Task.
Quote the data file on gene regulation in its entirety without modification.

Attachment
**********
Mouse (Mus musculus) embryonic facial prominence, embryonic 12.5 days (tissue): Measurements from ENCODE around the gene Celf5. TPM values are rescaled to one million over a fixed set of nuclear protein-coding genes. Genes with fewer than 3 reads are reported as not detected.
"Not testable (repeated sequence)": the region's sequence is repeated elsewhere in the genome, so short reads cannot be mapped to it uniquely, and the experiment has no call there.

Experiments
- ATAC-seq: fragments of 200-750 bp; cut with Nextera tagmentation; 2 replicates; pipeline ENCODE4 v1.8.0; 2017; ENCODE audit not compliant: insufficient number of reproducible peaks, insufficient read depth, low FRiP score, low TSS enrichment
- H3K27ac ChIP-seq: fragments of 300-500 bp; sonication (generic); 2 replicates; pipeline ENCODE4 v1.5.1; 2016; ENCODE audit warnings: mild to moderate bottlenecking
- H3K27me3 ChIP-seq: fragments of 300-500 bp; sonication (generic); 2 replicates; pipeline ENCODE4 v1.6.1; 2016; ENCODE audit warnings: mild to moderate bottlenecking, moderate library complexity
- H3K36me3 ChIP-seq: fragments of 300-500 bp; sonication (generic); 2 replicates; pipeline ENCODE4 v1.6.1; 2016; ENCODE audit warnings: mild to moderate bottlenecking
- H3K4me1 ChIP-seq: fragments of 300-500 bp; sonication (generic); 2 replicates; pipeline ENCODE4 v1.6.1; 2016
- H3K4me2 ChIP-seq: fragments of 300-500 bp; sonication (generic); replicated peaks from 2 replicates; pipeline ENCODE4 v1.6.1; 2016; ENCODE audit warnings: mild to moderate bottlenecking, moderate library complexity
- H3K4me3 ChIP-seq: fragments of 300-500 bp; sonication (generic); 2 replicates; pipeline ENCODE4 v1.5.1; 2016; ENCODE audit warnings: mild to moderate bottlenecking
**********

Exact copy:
Mouse (Mus musculus) embryonic facial prominence, embryonic 12.5 days (tissue): Measurements from ENCODE around the gene Celf5. TPM values are rescaled to one million over a fixed set of nuclear protein-coding genes. Genes with fewer than 3 reads are reported as not detected.
"Not testable (repeated sequence)": the region's sequence is repeated elsewhere in the genome, so short reads cannot be mapped to it uniquely, and the experiment has no call there.

Experiments
- ATAC-seq: fragments of 200-750 bp; cut with Nextera tagmentation; 2 replicates; pipeline ENCODE4 v1.8.0; 2017; ENCODE audit not compliant: insufficient number of reproducible peaks, insufficient read depth, low FRiP score, low TSS enrichment
- H3K27ac ChIP-seq: fragments of 300-500 bp; sonication (generic); 2 replicates; pipeline ENCODE4 v1.5.1; 2016; ENCODE audit warnings: mild to moderate bottlenecking
- H3K27me3 ChIP-seq: fragments of 300-500 bp; sonication (generic); 2 replicates; pipeline ENCODE4 v1.6.1; 2016; ENCODE audit warnings: mild to moderate bottlenecking, moderate library complexity
- H3K36me3 ChIP-seq: fragments of 300-500 bp; sonication (generic); 2 replicates; pipeline ENCODE4 v1.6.1; 2016; ENCODE audit warnings: mild to moderate bottlenecking
- H3K4me1 ChIP-seq: fragments of 300-500 bp; sonication (generic); 2 replicates; pipeline ENCODE4 v1.6.1; 2016
- H3K4me2 ChIP-seq: fragments of 300-500 bp; sonication (generic); replicated peaks from 2 replicates; pipeline ENCODE4 v1.6.1; 2016; ENCODE audit warnings: mild to moderate bottlenecking, moderate library complexity
- H3K4me3 ChIP-seq: fragments of 300-500 bp; sonication (generic); 2 replicates; pipeline ENCODE4 v1.5.1; 2016; ENCODE audit warnings: mild to moderate bottlenecking